In case of dumb Trump tweet on climate change and snow storms, read this

Global warming is heating the ocean waters that make nor'easters more intense.

Climate change is making nor'easters more intense. CREDIT: Gregory Rec/Portland Press Herald via Getty Images.
Climate change is making nor'easters more intense. CREDIT: Gregory Rec/Portland Press Herald via Getty Images.

The fourth nor’easter in three weeks is pounding the Northeast and the Mid-Atlantic with heavy snow, strong winds, and coastal flooding.

Since those who deny climate science, including President Trump, repeatedly say (or tweet) that extreme winter storms are evidence against human-caused global warming, let’s take another look at the science.

“While the unusually large number of nor’easters we are seeing this season may be tied in part to the unusual jet stream pattern favored by an emerging La Nina,” climatologist Michael Mann explained to ThinkProgress in an email, “the remarkable intensity of these storms, including the record strength ‘bomb cyclone’ in early January is tied to the unusual warmth of the Atlantic ocean, which is tied, in turn, to human-caused planetary warming.”


Nor’easters derive their name from the northeasterly wind direction driven by the counterclockwise air flow of these large-scale cyclones. In a recent article on the climate change link to powerful East Coast winter storms, Mann, director of Penn State’s Earth System Science Center, noted that they derive much of their strength from “the energy released when water evaporates from the (relatively warm) ocean surface into the atmosphere.”

The warmer the coastal water, the stronger the nor’easter.

This series of maps shows the remarkably high sea surface temperatures off the northeast coast that have been super-charging the recent storms.

Maps of North Atlantic sea surface temperatures (compared to the 1961 to 1990 average) for March 1, 8, 13, and 19, which fueled the nor'easters.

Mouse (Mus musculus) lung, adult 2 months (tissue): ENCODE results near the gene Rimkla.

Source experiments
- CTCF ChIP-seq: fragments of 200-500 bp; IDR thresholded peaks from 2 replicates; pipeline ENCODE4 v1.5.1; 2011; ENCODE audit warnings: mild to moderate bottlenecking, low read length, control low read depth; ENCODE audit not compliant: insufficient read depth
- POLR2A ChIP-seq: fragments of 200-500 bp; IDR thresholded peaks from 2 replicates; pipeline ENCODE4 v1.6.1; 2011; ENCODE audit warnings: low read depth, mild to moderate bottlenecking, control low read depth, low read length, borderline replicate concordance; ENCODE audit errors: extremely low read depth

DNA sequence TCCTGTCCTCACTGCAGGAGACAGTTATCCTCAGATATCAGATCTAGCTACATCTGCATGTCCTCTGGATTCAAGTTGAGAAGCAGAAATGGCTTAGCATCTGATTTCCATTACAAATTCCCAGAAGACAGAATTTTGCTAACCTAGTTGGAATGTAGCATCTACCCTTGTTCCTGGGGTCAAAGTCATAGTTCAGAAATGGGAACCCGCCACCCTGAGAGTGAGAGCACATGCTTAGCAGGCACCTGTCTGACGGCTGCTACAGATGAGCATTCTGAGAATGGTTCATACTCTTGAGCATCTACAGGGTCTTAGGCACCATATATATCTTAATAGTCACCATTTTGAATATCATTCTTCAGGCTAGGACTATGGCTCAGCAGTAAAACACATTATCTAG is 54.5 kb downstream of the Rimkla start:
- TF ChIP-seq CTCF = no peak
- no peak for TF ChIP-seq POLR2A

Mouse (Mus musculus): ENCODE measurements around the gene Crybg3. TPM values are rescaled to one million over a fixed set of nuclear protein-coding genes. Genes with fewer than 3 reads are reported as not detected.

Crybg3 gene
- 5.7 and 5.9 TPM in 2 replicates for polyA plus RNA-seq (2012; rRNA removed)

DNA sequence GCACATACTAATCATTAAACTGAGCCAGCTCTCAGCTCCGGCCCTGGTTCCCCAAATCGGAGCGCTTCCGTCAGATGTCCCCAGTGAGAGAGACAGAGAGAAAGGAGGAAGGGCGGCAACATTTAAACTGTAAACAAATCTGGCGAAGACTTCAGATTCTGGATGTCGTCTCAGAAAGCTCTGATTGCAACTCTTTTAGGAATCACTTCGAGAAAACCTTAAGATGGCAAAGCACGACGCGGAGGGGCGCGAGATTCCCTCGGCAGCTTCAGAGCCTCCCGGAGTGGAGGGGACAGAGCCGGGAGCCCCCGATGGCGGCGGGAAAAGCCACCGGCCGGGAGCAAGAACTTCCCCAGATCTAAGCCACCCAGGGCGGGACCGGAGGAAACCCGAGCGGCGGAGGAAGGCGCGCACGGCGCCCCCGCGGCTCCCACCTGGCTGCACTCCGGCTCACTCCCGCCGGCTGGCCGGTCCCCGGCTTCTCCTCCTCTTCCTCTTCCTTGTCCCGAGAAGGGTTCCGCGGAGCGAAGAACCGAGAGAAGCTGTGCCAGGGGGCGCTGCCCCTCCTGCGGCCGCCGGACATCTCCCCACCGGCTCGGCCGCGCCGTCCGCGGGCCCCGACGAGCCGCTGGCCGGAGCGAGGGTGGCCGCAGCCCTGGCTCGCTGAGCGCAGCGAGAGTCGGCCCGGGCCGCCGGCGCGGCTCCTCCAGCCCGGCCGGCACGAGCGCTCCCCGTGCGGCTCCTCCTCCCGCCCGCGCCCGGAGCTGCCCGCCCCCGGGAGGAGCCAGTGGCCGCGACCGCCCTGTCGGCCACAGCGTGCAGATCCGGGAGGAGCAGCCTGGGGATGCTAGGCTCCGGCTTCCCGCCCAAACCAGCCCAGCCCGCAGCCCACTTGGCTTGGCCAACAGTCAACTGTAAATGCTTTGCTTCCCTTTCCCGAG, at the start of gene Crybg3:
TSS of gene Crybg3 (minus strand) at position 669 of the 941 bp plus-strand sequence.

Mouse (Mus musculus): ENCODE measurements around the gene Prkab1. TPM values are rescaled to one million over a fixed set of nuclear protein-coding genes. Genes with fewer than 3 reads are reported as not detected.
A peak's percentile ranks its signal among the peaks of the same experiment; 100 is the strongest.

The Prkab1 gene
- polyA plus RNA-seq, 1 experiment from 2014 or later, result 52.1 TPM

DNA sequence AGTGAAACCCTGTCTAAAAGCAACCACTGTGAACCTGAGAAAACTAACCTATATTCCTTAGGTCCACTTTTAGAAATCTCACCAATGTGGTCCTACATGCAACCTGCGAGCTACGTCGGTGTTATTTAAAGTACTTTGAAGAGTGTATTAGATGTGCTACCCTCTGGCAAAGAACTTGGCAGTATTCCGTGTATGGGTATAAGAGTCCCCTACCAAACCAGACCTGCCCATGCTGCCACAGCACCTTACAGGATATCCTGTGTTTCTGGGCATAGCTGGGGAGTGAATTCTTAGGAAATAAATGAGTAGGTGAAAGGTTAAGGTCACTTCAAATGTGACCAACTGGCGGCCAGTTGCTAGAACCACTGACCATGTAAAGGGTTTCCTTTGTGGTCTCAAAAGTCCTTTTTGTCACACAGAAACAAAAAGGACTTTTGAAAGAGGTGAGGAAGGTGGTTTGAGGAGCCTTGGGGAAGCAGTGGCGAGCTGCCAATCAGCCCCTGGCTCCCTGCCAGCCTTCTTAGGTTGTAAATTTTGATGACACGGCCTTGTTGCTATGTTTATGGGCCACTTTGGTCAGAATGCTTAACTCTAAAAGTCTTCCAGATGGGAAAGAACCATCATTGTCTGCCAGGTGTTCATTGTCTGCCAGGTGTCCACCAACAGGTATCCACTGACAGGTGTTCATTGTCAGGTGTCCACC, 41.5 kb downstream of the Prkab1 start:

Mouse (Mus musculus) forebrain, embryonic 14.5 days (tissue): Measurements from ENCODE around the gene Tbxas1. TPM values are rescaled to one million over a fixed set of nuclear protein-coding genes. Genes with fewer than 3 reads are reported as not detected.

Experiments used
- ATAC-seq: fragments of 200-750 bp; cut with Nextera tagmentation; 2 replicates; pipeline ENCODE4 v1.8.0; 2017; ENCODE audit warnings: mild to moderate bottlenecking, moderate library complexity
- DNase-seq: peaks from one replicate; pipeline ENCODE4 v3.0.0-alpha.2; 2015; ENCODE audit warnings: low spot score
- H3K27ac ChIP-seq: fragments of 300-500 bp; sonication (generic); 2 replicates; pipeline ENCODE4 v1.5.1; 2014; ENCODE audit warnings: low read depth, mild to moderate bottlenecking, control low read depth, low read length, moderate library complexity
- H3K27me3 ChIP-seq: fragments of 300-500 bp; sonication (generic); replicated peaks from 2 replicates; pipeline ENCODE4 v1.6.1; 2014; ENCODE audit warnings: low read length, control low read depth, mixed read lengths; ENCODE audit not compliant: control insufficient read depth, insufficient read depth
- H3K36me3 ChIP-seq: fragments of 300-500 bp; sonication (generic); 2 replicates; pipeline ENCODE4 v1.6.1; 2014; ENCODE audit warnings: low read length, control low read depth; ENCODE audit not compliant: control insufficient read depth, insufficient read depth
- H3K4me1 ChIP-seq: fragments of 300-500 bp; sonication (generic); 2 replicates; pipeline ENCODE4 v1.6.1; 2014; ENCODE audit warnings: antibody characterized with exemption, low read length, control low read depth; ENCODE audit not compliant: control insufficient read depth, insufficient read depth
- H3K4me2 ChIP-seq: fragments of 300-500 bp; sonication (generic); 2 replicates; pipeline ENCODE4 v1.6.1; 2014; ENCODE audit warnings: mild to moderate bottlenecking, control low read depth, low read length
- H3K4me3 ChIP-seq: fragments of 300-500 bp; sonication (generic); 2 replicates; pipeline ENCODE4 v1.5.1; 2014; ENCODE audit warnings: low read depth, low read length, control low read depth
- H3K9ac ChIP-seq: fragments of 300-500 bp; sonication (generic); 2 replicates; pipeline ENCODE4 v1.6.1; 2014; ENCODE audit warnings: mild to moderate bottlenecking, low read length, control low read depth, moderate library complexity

Maps of North Atlantic sea surface temperatures (compared to 1961 to 1990 average) prior to the four recent nor’easters. Credit: Climate Nexus

As these charts show, the Gulf Stream has been running as much as 14.4°F (8°C) above the average. This is what boosts the storms’ intensity.

Accuweather noted before the latest nor’easter — which hit the nation’s capitol on March 21 — that “what is notable about this month’s trio of storms is how strong they’ve been,” adding that Chief Meteorologist Elliot Abrams “said the nor’easters gathered more strength because they remained out over the ocean for a longer period of time and had a chance to absorb more energy from the Gulf stream.”


This process of super-charged strengthening has been labeled “bombogenesis,” which is a why these warming-fueled storms have also been called “bomb cyclones.”

The many ways human-caused climate change fuels nor’easters

Human-caused global warming does much more than directly heat the waters that fuel these storms.

For instance, global warming also has worsened coastal flooding, since all of the extreme storm surges we’ve been experiencing in recent years ride on top of the nearly one foot of sea level rise that has occurred because of higher temperatures over the past century.

Indeed, the repeated storm surges and flooding from the recent spate of nor’easters have been so brutal in Massachusetts, that they’ve “raised questions among environmental organizations and the state about whether to keep rebuilding properties prone to such extreme weather damage,” WGBH reported Tuesday.

Additionally, a growing body of research connects the rapid warming in the Arctic to more extreme weather of all kinds, including East Coast winter storms.

Just last week, the journal Nature published, “Warm Arctic episodes linked with increased frequency of extreme winter weather in the United States.” This study found that as the Arctic heat ups, “the frequency of severe winter weather in mid-latitudes increases,” and that “this relationship is strongest in the eastern U.S.”


One key finding of the study was: “We also show that during mid-winter to late-winter of recent decades, when the Arctic warming trend is greatest and extends into the upper troposphere and lower stratosphere, severe winter weather—including both cold spells and heavy snows—became more frequent in the eastern United States.”

So, while President Trump has been tweeting for many years about how severe winter weather on the East Coast supposedly shows climate change isn’t real, the science says otherwise.